How Anya Thakur began her fight for girls- from a teen celebrity journalist in the Los Angeles Times to one of the youngest advocates for UN Women- and how she continues her work through her foundation, ShePower, which she founded in partnership with MetoWe.
I want to share my story in the hope that millions of girls and people see themselves reflected in me and resonate with my mission.
I was born in Los Angeles, California on August 22, 2003 to a family of immigrants from India, who sought to give me opportunities that they did not have and raised me to be a global citizen, with my eyes and ears open to sometimes harsh realities and my heart open to those in need.
I began kindergarten and my awareness of the world around me began to grow. With this heightened awareness and perception, I developed a deep appreciation for my education and of what I could do to make a difference. From volunteering on LA’s Skid Row and requesting local bakeries to donate food to the homeless, I had incredible conversations that broadened my views at a young age right in my hometown nestled in the Golden Coast.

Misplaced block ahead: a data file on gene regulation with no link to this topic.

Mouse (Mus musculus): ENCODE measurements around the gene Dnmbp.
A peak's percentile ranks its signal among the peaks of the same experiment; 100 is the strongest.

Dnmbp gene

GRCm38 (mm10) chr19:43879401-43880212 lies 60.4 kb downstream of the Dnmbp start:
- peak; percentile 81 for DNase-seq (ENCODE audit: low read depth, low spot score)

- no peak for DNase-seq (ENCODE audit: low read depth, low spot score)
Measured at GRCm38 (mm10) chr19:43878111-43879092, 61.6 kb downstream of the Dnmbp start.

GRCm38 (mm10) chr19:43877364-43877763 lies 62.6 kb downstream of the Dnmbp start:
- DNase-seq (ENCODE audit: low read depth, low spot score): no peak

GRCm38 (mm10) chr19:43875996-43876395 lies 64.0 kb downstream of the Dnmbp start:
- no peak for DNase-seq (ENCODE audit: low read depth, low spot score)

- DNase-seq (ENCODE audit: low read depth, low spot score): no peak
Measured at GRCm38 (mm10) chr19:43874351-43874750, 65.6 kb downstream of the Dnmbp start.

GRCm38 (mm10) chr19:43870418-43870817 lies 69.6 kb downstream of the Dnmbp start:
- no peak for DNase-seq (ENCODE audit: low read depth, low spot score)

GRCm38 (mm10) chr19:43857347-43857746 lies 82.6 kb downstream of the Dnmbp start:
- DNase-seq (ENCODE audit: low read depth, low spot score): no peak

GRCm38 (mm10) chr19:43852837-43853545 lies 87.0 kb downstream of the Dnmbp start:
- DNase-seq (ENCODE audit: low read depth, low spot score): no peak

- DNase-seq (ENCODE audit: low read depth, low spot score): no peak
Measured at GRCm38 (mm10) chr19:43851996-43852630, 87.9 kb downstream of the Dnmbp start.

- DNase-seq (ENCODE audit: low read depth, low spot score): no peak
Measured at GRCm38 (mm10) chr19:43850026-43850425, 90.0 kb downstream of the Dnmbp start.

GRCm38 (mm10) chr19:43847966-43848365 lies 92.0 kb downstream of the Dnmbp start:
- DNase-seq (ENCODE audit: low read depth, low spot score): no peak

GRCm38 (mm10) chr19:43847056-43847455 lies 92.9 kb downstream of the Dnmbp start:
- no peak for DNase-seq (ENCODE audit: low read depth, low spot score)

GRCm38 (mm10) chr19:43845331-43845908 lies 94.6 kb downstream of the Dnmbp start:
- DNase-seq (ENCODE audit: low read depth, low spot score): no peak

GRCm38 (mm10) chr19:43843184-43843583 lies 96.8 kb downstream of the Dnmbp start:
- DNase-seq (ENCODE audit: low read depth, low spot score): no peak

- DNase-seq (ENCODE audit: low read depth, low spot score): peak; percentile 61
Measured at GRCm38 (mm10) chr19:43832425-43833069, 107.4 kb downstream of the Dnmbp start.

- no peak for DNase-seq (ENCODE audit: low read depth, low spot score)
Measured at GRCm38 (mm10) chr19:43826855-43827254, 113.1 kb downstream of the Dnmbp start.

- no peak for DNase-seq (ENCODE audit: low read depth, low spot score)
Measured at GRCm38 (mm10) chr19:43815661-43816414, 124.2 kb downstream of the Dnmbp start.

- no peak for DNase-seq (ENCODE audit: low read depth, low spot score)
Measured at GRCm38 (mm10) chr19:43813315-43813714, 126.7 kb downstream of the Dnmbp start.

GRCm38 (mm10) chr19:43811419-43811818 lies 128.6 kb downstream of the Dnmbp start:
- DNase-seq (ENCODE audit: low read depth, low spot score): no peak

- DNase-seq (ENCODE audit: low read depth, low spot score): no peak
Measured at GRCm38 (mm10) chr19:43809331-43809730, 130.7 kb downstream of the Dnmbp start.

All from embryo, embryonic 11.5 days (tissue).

I created and grew GirlUp Dallas to a network of over one hundred fifty young women and girls from diverse backgrounds across Plano and Frisco to convene together and develop solutions to advocate for and empower themselves and their communities and girls around the world. I now collaborate closely with state senators, governors, and women’s empowerment organizations in outreach efforts to reach lower income or underrepresented areas.
I turned my passion for the arts and writing to a way to advocate and uplift, founding ShePower, a global organization to empower and educate girls. I worked extensively with local leaders in Delhi, Chennai, Kolkata, and Mumbai to break gender stereotypes, implement programs such as providing self defense and martial arts training to young girls, and creating support groups.
I collaborated closely with MetoWe and Senior Coordinator of School Engagement Amanda Monk to develop ShePower and continue to support youth leadership and arts opportunities for underserved and underrepresented communities and minorities.
Image courtesy of Anya Thakur for UN Women.
I became a teen celebrity journalist and UN Women advocate, championing women’s voices and minorities and advocating for Asian American representation. In a recent speech on behalf of the United Nations for UN Women’s GirlUp, I stood up for equality and education for those that need it most.
I’ve created and curated content empowering and celebrating women in film and media and become an advocate for Asian-American representation and underrepresented minorities. And I’ve spotlighted and convened with a multitude of artists, authors and activists, and shared the stories of change-makers and diverse voices.